The respective English and Welsh theft by Fellow of the Royal Society, Charles Darwin (FRS), and Alfred Wallace of the discovery of the theory of natural selection from the Scottish botanist and farmer Patrick Matthew (see Sutton 2014) is not the first time that a Royal Society member from south of the border managed to steal the great discoveries of one their northern neighbours. Darwin and Wallace got away with it for 154 years. However, an earlier science swindler, Sir Charles Wheatstone, was less successful at evading detection.
In 1840 Sir Charles Wheatstone (FRS) dismissed the worth of the invention of the electric clock by the Scottish genius Alexander Bain with a wave of the back of his hand. Bain, who had little money to promote his invention had hoped for Wheatstone's support. Instead, Wheatstone capered off to "independently invent" an electric clock of his own. A few weeks later Wheatstone slyly demonstrated his new invention of the electric clock to the Royal Society, which he claimed to have invented all by himself. Next, Wheatstone followed-up that conscienceless rip-off by trying to have Bain’s patent expunged.
Though born a humble crofters son, Bain litigated and Wheatstone lost and was ordered to make restitution to Bain.
Unsurprisingly, Wikipedia, at the time of writing (26 May 2014), typically has the facts of this matter nicely Victorian-smog-mixed with another issue and so has conveniently obfuscated the court's finding of guilt very neatly in favour of Sir Charles Wheatstone (FRS) Wikipedia page on Wheatstone May 26 2014::
‘On 26 November 1840, he exhibited his electro-magnetic clock in the library of the Royal Society, and propounded a plan for distributing the correct time from a standard clock to a number of local timepieces. The circuits of these were to be electrified by a key or contact-maker actuated by the arbour of the standard, and their hands corrected by electro-magnetism. The following January Alexander Bain took out a patent for an electro-magnetic clock, and he subsequently charged Wheatstone with appropriating his ideas. It appears that Bain worked as a mechanist to Wheatstone from August to December, 1840, and he asserted that he had communicated the idea of an electric clock to Wheatstone during that period;but Wheatstone maintained that he had experimented in that direction during May. Bain further accused Wheatstone of stealing his idea of the electro-magnetic printing telegraph; but Wheatstone showed that the instrument was only a modification of his own electro-magnetic telegraph.’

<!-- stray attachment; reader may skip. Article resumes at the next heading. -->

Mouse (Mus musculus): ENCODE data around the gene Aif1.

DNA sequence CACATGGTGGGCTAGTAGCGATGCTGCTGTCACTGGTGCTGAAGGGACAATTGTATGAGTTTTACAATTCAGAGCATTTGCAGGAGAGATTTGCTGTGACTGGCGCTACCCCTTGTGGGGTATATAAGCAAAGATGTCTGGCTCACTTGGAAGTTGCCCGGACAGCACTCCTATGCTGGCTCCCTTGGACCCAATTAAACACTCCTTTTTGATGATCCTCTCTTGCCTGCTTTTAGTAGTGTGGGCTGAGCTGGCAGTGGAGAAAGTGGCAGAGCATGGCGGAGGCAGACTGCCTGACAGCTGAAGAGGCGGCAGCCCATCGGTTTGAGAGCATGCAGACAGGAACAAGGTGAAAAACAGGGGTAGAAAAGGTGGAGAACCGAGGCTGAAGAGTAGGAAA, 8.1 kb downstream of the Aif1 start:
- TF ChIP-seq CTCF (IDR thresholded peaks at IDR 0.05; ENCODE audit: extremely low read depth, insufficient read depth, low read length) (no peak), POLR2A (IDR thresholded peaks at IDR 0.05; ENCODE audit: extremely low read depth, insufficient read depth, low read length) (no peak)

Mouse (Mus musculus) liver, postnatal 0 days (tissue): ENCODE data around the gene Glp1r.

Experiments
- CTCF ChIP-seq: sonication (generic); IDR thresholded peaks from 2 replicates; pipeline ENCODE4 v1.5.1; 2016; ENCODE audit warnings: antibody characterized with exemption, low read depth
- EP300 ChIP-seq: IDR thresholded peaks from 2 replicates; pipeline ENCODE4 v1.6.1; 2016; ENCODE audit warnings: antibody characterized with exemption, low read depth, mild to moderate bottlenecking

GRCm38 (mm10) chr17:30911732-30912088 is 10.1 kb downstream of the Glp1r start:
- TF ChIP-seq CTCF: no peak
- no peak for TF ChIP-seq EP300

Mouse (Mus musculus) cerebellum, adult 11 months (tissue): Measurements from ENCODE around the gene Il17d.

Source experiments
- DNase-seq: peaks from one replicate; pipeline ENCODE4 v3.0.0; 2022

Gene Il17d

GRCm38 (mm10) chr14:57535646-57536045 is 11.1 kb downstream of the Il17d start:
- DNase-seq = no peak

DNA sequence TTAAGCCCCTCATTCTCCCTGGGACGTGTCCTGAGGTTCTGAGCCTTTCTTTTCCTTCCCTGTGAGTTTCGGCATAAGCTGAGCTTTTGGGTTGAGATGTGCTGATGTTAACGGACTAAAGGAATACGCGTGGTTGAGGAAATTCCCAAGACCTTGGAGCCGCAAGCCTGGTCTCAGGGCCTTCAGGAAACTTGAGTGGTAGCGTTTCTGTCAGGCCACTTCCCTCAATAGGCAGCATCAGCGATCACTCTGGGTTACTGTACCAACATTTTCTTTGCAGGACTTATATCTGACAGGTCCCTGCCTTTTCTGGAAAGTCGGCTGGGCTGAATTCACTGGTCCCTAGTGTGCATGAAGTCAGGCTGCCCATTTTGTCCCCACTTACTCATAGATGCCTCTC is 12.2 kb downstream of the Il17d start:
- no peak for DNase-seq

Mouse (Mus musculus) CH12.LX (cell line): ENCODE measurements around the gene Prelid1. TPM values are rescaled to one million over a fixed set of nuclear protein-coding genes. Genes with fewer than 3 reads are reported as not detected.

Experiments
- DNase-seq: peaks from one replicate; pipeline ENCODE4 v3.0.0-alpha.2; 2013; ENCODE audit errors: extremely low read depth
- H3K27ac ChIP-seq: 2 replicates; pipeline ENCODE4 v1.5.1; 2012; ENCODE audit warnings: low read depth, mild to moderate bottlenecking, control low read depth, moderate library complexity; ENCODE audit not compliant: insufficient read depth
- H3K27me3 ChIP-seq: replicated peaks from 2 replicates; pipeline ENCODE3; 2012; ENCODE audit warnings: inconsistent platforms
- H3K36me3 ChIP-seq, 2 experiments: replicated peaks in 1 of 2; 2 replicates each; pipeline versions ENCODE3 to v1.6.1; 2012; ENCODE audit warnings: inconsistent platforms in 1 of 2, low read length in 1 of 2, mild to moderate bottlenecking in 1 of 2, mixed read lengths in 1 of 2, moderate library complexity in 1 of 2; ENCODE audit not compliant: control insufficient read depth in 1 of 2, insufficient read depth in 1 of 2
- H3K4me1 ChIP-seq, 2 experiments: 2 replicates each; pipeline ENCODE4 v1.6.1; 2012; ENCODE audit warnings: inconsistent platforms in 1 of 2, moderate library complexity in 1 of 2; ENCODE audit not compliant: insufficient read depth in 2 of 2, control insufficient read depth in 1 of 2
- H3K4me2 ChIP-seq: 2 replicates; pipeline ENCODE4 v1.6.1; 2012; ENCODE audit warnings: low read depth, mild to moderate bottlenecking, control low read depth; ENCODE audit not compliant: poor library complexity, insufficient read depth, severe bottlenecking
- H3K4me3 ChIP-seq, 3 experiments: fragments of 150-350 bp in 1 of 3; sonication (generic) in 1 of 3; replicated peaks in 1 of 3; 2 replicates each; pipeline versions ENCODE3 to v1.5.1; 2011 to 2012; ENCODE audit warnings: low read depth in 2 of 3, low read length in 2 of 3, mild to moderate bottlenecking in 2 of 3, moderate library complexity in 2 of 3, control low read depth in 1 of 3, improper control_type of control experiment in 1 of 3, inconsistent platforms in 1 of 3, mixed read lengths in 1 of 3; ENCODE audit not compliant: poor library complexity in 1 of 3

Warning: don’t trust Wikipedia!
As we can see in the above example - some Wikipedians are as biased as Darwinists when it comes to failing to equally weigh and honestly present any evidence against their Royal Society idols. Moreover, in my personal experience, some Wikipedia senior editors are as morally bankrupt as Wheatstone when it comes to stealing the discoveries of others and effectively passing them off as their own - see Sutton 2013 for details.
‘Bain died poor at 67, in a home for the terminally ill. And we're left asking why things work this way. In fact, our sense of justice recoils. Yet creating ideas and making money are two separate human enterprises. Bain managed only the idea part. Yet history might be more just than it first seems. For when we trace the story of these devices, we find Bain wearing the crown for having changed his world after all. And that's really no small reward.’
Interestingly, the science swindler Wheatstone can be seen in this picture sitting close to another famous Royal Society science crook - Charles Darwin (FRS).
For more details on this and further examples of great science frauds you could do worse than read Grant, J. ( 2007) Corrupted Science: Fraud, ideology and politics in science. Wisley. Artists and Photographers Press Ltd.
Click here to read the book that dropped the bombshell on the history of science. Big data analysis proves Darwin and Wallace stole the theory of natural selection from Patrick Matthew: